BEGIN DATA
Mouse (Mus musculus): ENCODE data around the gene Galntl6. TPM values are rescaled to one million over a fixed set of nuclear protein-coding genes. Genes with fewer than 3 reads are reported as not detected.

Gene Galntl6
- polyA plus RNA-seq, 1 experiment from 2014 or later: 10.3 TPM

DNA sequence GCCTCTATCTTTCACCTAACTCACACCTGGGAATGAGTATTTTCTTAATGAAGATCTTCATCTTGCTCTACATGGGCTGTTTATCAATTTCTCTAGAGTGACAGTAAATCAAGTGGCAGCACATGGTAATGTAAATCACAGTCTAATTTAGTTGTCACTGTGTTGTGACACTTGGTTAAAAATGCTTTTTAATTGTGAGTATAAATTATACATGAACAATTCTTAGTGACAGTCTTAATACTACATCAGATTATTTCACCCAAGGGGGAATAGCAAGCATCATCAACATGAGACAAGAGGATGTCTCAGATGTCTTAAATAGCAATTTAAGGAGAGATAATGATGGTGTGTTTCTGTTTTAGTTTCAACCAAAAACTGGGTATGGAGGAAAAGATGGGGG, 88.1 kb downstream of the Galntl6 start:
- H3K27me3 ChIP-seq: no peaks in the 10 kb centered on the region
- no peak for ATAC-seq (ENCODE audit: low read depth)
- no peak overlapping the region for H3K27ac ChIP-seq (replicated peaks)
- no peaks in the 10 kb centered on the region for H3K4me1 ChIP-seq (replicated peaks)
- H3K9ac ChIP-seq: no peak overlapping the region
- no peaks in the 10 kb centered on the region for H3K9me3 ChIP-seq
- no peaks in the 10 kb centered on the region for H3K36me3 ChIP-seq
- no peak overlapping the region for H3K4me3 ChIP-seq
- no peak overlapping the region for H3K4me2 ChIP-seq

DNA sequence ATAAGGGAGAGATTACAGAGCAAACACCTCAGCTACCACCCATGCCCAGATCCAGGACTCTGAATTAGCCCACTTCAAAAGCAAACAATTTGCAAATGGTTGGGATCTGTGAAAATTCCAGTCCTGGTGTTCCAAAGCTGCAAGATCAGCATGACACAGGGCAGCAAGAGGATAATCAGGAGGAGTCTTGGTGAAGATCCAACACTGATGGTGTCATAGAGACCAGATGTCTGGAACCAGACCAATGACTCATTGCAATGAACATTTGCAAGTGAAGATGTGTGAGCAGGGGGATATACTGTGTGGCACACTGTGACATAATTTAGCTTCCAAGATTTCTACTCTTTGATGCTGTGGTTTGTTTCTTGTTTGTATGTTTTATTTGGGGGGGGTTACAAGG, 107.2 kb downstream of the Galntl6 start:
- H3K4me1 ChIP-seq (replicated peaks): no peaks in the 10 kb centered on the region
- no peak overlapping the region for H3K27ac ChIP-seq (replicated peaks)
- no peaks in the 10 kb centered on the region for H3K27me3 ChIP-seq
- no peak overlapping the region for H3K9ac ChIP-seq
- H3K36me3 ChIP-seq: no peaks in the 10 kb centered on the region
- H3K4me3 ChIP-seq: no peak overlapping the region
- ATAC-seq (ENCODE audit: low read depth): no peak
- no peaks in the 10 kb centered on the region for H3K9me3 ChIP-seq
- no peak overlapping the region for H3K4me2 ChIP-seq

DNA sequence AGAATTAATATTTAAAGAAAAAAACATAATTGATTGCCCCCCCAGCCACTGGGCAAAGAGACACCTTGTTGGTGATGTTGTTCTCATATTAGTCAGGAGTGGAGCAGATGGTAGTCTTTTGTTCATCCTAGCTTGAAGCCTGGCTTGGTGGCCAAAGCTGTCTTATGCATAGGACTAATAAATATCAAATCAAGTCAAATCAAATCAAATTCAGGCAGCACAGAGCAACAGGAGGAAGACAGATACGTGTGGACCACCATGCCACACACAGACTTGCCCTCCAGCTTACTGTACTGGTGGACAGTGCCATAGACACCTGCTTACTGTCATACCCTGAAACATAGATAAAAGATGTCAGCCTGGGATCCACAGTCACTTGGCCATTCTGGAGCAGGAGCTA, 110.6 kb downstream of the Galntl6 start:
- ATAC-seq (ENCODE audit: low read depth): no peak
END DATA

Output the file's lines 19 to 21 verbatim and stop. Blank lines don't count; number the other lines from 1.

- H3K36me3 ChIP-seq: no peaks in the 10 kb centered on the region
- H3K4me3 ChIP-seq: no peak overlapping the region
- ATAC-seq (ENCODE audit: low read depth): no peak